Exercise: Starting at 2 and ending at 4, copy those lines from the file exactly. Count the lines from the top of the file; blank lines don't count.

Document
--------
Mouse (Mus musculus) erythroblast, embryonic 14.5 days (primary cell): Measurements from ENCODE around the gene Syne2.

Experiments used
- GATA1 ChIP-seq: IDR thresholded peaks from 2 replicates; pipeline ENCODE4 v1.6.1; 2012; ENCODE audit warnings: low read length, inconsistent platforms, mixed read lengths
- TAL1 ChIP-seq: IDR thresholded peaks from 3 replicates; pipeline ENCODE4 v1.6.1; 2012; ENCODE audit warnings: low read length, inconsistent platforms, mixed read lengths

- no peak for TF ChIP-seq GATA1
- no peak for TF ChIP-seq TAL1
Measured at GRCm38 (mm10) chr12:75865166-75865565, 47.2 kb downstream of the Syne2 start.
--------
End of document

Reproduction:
Experiments used
- GATA1 ChIP-seq: IDR thresholded peaks from 2 replicates; pipeline ENCODE4 v1.6.1; 2012; ENCODE audit warnings: low read length, inconsistent platforms, mixed read lengths
- TAL1 ChIP-seq: IDR thresholded peaks from 3 replicates; pipeline ENCODE4 v1.6.1; 2012; ENCODE audit warnings: low read length, inconsistent platforms, mixed read lengths